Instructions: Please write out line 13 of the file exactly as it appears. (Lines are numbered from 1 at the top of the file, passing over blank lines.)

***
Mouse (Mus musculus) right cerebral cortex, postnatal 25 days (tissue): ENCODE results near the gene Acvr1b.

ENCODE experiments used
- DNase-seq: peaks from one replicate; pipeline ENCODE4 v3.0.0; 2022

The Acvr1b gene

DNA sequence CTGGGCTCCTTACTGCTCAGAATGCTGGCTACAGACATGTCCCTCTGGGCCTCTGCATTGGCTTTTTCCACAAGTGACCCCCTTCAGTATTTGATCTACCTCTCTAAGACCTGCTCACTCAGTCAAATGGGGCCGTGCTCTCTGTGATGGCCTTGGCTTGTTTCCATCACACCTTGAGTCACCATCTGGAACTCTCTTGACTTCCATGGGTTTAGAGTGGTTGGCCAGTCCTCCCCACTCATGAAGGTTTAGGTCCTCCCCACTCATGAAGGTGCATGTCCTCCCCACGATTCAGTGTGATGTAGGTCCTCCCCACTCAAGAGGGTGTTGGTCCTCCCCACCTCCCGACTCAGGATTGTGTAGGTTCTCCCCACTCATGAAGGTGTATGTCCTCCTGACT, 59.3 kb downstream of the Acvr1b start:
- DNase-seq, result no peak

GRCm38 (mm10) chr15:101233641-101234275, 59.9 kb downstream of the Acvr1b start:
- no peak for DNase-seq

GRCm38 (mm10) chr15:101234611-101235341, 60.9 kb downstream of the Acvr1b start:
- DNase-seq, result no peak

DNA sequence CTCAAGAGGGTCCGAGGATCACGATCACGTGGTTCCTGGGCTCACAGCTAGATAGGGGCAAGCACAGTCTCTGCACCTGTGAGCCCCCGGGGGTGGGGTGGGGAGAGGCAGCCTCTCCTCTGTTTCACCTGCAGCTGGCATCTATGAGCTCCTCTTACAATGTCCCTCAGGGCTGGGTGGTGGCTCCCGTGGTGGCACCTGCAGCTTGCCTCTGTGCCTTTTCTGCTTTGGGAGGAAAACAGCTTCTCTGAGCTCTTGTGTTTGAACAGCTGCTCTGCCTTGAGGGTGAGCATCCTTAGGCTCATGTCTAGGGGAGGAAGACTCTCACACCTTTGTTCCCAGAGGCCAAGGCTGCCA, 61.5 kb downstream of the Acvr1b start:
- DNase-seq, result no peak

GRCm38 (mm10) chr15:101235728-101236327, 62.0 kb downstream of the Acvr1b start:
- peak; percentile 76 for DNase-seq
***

GRCm38 (mm10) chr15:101235728-101236327, 62.0 kb downstream of the Acvr1b start: